Ben Stiller Pays Tribute to His Late Mother Anne Meara

25 May 2015 | Author: | No comments yet »

Actress, comedian Anne Meara, nominated for 4 Emmys, dies.

Actors Jerry Stiller, Anne Meara,Ben Stiller and Christine Taylor arrive at the world premiere of Night at the Museum and official launch of the Natural History Museum’s sleepover program at the Natural History Museum on December 17, 2006 in New York City.LOS ANGELES (AP) — Anne Meara, the loopy, lovable comedian who launched a standup career with husband Jerry Stiller in the 1950s and found success as an actress in films, on TV and the stage, has died. Born in Brooklyn on Sept. 20, 1929, she was a red-haired, Irish-Catholic girl who struck a vivid contrast to Stiller, a Jewish guy from Manhattan’s Lower East Side who was two years older and four inches shorter.

The couple starred together as Stiller and Meara on The Ed Sullivan Show five decades ago and took home several awards for the TV and radio commercials they recorded together. The statement issued to the Associated Press described Jerry Stiller as Meara’s “husband and partner in life.” “The two were married for 61 years and worked together almost as long,” the statement said. Their act often played off on their differences, and they created the “uber-Jewish guy” Hershey Horowitz and “uber-Irish girl” Mary Elizabeth Doyle, which they later described as caricatures of themselves, notes CNN. Meara and Stiller also took the time to pursue purely commercial endeavors and they “made a handsome living endorsing everything from banks to disposable lighters to moving companies—and wine,” notes the Hollywood Reporter. The pair broke up their act in 1970, saying it was a necessary step if they hoped to save their marriage. “I love Anne, but if I had depended on her in my professional life, I would have lost her as a wife.

She made her off-Broadway debut in 1971 in John Guare’s award-winning play “The House of Blue Leaves.” A quarter-century later, she made her off-Broadway bow as a playwright with her comedy-drama, “After-Play.” Meara was an aspiring 23-year-old actress in 1953 when she responded to a “cattle call” by a New York agent casting for summer stock. Meara agreed: “I didn’t know where the act ended and our marriage began.” Meara went on to appear in many TV shows, including Rhoda, the Love Boat, ALF, and, more recently, Sex and the City and King of Queens, to name a few.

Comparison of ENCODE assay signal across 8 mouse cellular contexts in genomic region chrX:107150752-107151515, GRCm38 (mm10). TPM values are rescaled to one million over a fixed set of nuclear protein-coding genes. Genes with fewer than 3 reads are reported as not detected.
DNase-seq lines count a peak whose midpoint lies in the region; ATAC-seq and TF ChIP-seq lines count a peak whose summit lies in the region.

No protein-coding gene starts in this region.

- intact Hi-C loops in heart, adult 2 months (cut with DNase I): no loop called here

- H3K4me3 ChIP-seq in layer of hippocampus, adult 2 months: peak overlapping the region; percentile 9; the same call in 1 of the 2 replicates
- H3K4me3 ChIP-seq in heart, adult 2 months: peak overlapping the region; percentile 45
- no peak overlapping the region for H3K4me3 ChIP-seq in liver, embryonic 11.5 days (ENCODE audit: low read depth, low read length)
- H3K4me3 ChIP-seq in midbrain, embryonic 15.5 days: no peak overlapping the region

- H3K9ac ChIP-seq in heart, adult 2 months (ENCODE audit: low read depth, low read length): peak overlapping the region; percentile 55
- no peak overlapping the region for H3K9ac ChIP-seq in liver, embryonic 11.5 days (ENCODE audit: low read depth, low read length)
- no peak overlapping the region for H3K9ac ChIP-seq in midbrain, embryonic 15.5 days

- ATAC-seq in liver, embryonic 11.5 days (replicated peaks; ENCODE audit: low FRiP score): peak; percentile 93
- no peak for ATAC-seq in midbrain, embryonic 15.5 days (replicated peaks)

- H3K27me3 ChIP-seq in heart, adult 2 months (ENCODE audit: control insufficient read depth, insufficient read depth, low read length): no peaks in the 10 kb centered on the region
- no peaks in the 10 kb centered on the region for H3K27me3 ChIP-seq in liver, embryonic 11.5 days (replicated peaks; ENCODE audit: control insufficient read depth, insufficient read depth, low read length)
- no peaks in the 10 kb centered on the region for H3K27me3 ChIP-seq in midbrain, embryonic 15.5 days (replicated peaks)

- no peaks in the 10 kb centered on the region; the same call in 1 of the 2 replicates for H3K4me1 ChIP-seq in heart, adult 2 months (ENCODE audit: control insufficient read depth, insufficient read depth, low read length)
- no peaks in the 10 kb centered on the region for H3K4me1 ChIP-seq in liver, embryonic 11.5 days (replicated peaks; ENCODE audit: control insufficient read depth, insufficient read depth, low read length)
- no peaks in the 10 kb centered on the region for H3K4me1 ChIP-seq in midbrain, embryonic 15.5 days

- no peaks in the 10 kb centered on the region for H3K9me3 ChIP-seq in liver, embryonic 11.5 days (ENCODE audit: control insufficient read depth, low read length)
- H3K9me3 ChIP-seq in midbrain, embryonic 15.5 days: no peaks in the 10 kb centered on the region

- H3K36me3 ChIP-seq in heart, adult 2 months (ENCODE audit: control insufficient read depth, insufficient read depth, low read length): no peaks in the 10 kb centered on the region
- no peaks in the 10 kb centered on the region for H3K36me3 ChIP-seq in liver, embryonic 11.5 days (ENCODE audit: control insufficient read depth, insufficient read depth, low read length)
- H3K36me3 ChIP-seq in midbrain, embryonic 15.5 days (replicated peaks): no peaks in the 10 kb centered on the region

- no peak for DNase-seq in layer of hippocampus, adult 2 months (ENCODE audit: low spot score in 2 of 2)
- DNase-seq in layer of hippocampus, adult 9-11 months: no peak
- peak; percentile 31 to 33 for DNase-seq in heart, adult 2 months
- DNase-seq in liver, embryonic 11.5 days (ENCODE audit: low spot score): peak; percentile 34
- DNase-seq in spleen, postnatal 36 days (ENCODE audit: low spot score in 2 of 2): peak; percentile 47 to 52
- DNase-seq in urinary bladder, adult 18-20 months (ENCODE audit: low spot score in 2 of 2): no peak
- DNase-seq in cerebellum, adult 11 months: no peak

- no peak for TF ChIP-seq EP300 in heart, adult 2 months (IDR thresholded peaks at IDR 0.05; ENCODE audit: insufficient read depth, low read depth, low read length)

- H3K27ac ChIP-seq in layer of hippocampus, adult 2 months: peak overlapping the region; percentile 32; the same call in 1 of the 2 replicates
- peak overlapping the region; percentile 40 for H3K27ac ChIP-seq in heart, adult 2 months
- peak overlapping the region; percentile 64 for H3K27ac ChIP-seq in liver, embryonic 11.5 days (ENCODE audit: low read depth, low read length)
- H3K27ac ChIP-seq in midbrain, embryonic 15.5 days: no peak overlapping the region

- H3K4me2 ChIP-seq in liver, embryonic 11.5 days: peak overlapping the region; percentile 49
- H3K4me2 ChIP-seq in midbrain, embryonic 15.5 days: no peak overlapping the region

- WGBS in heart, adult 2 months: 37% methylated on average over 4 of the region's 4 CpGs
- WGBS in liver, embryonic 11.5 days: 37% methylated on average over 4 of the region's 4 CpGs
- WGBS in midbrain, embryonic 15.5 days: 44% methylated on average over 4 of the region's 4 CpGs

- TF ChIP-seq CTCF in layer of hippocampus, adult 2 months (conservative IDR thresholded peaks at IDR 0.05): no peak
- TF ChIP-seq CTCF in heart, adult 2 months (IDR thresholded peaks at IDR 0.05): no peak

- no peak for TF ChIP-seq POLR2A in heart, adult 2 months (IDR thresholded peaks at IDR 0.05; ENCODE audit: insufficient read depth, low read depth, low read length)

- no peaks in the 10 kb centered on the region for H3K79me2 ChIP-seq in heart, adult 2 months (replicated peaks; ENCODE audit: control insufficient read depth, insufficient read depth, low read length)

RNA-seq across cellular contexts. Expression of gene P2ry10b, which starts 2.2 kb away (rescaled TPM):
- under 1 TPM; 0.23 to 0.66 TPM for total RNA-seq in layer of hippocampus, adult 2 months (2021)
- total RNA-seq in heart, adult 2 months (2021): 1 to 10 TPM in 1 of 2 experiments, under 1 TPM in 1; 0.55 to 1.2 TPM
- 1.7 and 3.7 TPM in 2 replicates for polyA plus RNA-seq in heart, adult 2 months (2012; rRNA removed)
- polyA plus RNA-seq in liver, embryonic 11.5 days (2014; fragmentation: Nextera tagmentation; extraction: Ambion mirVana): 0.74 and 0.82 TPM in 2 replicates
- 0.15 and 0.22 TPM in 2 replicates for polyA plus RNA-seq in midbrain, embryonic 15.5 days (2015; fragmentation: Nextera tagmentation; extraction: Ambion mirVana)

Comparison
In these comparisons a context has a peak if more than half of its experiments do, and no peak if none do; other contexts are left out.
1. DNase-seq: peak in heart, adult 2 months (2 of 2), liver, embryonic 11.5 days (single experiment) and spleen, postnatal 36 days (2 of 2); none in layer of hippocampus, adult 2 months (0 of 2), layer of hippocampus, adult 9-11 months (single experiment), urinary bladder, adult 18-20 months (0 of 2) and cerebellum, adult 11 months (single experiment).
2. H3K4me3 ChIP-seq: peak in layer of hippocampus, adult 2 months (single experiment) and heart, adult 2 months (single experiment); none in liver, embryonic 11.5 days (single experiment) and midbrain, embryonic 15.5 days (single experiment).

I picked up her check for 10 cents and thought, ‘This is a girl I’d like to hang out with.'” But this was a mixed marriage — referring to their respective families, Meara said, “Nobody was thrilled when we got married, absolutely nobody.” But they accepted it, she added with perfect comic timing: “Nobody sat shiva.” Despite her theater background, Meara, with her bright eyes and cheeky smile, was a quick study as a comedian when she and Stiller performed in improv groups. You think, during the Renaissance, people called it ‘The Renaissance’?” The husband-and-wife act was born of desperation shortly after the birth of their first child, Amy, in 1961. In one routine, which Stiller considered “a breakthrough,” they played two single people (a Jewish lad and Catholic gal) matched by a computer — and discovering what, in those days, were the sort of problematic differences they had surmounted in real life: Then quickly the pair realize they have plenty in common: They live on the same New York City block, and both love to dance. In 2010, the pair reunited on-screen for “Stiller & Meara: A Show About Everything,” a chatty Web series produced by their son and shot in their longtime home on Manhattan’s Upper West Side.

Their off-the-cuff banter was informed by their lifetime partnership: Mearer: “A person who is very bright, and figured a lot of people want to share the mundane, miserable moments of their lives with other people: ‘I’m your friend, and I just came back from going to the john.

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